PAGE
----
Staunton, October 29 – Russians insist and many want to believe them that Russia is a normal country with islands of abnormality, but in fact, Pavel Kazarin says, Russia is an abnormal country with islands of normality, a pattern that sets it apart from others and makes it virtually impossible to reach any agreement with it that will last.
The Russian commentator says that in human terms, one can understand the insistence of Russians on this point. After all, it is “a form of psychological self-defense,” of convincing oneself that things are basically fine even if someone points to this or that problem or defect (ru.krymr.com/content/article/27331953.html).
Many Russians are not prepared to acknowledge that there country is “an aggressor” which has unleashed war and annexed the territory of a neighboring state, he continues. It is hard for them to face up to the fact that their country is behaving like the aggressor states they read about in history textbooks.
Russians and their supporters very much want to believe that what is happening is at worst a short “historical zigzag” and that after a decade or two, “everything will return to normal.” They “passionately do not want to understand that no, things will not return” in the way that they expect precisely because of what their country has done.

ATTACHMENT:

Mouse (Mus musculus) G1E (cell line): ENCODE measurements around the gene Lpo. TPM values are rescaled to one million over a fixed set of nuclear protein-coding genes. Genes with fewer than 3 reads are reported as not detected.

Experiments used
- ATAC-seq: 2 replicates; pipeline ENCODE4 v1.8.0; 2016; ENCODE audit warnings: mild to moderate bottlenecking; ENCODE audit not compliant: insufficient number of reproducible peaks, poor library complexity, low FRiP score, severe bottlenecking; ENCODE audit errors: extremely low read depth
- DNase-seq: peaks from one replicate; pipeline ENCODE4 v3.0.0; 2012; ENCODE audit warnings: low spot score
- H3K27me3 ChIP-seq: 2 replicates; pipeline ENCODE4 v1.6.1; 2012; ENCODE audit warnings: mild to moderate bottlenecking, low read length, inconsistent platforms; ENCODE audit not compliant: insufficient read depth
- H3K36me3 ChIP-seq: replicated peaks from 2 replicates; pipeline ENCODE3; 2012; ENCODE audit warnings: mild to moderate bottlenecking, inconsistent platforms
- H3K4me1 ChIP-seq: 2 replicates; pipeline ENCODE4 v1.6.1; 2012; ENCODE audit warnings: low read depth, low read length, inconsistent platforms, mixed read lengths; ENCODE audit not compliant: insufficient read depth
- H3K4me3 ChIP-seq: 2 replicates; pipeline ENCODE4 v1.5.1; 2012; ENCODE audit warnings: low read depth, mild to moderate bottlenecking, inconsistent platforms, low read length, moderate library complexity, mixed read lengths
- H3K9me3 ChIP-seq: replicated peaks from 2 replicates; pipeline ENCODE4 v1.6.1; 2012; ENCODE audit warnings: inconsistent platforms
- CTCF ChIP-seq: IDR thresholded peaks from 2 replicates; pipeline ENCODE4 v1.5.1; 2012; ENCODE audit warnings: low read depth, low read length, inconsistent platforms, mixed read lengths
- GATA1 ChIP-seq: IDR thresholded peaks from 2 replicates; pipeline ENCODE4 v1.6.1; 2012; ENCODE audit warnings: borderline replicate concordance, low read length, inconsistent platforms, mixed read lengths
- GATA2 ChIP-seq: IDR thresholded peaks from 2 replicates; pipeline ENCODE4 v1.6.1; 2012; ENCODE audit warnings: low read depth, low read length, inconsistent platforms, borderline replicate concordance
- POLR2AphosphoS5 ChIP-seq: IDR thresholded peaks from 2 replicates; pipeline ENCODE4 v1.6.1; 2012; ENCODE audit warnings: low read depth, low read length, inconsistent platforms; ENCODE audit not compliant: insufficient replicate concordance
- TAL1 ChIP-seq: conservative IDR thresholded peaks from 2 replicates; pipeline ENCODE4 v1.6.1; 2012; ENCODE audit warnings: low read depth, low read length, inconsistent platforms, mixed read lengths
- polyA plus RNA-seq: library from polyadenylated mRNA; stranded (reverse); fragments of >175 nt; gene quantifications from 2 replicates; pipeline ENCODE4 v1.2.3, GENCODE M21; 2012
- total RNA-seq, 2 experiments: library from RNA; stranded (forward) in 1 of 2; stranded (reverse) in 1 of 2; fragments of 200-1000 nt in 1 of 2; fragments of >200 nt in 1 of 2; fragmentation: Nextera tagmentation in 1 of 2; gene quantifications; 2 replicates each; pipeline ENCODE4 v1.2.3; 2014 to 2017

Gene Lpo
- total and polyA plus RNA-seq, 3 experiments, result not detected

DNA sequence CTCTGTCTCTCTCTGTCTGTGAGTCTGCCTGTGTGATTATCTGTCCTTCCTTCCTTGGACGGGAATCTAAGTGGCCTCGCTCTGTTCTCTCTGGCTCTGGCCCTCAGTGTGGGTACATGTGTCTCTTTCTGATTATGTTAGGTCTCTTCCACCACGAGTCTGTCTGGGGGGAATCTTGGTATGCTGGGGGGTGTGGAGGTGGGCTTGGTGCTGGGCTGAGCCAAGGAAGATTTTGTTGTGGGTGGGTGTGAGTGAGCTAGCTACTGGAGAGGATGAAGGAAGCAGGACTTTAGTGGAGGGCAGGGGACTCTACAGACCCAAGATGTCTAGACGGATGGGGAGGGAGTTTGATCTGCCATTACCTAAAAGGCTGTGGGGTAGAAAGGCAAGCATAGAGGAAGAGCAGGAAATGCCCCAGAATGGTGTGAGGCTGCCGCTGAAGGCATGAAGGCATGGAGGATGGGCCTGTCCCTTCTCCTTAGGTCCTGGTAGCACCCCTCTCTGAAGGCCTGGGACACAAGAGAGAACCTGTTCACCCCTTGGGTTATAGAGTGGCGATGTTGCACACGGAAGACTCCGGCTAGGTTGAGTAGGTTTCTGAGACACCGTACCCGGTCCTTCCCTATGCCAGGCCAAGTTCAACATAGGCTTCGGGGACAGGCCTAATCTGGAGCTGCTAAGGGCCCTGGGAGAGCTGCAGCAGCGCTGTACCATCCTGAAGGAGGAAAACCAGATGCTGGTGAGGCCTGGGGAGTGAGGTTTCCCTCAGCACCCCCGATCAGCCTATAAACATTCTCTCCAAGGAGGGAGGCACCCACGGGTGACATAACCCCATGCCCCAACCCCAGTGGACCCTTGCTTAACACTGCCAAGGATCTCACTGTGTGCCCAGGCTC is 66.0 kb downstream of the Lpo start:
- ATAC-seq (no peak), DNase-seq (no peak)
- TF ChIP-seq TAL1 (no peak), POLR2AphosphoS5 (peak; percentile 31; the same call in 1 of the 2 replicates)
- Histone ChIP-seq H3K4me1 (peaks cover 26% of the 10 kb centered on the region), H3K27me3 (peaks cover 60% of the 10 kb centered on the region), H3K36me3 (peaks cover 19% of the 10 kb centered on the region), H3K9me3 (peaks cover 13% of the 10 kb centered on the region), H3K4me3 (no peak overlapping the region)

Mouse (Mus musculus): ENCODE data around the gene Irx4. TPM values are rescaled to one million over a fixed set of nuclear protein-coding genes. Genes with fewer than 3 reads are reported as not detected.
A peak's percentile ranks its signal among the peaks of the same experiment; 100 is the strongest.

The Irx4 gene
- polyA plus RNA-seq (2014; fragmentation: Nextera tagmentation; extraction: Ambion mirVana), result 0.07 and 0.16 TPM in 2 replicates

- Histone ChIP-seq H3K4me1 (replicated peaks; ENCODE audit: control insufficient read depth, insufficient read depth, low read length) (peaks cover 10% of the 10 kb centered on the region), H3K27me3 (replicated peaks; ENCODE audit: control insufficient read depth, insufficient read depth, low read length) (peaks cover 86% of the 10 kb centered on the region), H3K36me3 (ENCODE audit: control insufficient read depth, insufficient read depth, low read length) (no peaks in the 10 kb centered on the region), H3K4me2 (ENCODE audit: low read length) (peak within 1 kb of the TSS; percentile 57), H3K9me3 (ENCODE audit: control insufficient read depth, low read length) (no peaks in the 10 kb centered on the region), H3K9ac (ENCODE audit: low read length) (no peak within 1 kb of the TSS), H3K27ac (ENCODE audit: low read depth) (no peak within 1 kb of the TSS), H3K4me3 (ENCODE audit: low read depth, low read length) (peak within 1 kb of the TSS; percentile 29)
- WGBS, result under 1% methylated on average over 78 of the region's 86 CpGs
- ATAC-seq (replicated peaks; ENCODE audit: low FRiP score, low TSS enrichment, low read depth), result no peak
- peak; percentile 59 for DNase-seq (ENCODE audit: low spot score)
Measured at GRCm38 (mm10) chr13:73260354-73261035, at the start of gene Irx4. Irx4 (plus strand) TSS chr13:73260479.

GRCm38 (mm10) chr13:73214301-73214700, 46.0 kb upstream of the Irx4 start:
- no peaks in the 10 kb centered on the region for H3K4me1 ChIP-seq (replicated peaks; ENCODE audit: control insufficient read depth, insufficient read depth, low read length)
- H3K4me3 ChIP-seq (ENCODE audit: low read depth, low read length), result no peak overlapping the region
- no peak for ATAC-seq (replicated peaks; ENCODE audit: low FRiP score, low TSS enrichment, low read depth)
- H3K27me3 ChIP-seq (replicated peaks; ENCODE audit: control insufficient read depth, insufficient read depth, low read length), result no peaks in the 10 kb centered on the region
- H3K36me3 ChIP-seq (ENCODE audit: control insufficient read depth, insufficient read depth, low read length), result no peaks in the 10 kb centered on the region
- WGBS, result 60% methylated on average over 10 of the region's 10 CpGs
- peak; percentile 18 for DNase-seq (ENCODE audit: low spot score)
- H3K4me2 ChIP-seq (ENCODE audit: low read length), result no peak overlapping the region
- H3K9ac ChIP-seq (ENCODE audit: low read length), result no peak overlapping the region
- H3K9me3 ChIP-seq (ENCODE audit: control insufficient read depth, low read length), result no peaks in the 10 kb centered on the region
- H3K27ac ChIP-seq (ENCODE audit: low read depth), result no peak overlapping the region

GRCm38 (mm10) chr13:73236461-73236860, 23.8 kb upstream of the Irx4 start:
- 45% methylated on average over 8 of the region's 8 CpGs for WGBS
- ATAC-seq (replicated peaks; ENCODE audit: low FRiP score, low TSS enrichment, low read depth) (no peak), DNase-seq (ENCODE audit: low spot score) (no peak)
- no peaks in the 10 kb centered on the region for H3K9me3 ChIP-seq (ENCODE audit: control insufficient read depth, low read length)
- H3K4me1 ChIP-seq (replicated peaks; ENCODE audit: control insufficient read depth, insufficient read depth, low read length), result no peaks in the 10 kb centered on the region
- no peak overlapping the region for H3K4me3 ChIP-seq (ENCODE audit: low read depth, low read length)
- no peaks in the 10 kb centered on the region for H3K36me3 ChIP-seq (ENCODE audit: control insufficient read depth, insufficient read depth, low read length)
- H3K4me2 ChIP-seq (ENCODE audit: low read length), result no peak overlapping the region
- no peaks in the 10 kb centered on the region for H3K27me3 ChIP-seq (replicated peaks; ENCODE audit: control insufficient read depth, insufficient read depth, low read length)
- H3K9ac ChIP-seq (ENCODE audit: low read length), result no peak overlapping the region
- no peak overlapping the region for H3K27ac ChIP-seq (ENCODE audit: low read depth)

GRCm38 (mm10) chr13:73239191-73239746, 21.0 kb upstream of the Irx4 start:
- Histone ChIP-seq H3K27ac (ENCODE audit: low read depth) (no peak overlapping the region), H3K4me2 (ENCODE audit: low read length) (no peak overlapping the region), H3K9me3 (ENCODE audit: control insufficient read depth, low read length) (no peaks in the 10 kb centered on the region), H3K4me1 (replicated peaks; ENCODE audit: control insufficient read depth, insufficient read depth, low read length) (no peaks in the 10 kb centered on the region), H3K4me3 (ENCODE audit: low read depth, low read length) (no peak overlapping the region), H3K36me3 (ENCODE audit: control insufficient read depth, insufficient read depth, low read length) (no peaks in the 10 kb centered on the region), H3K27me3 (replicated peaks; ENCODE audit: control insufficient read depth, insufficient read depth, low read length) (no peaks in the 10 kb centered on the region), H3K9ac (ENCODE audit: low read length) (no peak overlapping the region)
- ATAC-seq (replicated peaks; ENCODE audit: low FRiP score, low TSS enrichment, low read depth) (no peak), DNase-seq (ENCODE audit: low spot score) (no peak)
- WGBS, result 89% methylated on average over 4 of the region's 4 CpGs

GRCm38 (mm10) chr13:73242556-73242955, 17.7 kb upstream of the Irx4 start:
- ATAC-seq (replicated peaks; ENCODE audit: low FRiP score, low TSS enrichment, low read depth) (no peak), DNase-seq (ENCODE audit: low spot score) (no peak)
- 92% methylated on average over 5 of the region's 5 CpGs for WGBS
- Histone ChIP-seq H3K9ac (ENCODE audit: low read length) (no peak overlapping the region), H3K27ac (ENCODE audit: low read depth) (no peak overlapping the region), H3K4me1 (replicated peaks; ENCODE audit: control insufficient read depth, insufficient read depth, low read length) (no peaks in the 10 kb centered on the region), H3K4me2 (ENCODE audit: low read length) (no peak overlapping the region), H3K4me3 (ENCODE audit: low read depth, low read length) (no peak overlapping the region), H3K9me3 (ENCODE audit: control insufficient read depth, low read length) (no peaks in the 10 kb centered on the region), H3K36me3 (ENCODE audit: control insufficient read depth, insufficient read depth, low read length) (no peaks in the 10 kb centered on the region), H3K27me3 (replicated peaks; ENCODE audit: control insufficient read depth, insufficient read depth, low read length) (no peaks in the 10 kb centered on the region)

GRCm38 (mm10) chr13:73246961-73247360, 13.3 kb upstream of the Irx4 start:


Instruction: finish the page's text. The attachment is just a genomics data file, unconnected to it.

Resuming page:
Russians also “do not want to understand that the entire Russian economy is an imitation, one that exists only as long as the prices for oil and gas fill allow Moscow to meet the budget. As soon as the situation changes, the economy also disappears,” Kazarin continues. And they do not want to admit that big projects like the Olympics are only occasions for theft.
“Of course,” he says, “one can say that these inherent illnesses of Russia are like those of Ukraine.” But there is one important difference: The Russian army is in Ukraine; the Ukrainian army is not in Russia. And consequently, any similarities between the two pale into insignificance.
Unlike most countries, Russia today does not think it has borders but “only horizons, and therefore while all other states use their economies for improving life, Moscow looks on it as on a resource for reshuffling the political cards.” Russians don’t want to acknowledge this, and they justify what they are doing by saying that “everyone does the same” if they can.
Indeed, they try to act as if they “are playing by the rules, not taking note of the fact that these rules are the norm only for cannibals.” It is easier to deny this by sticking one’s head in the sand, but that is not an especially good pose.
One can therefore only respect “those who living in Russia see reality” as it is and speak out against it. That “requires unusual civic courage because experience shows that if in Russia you begin to peer into reality, reality begins to peer into you.” And in Russia, the latter is fraught with serious consequences.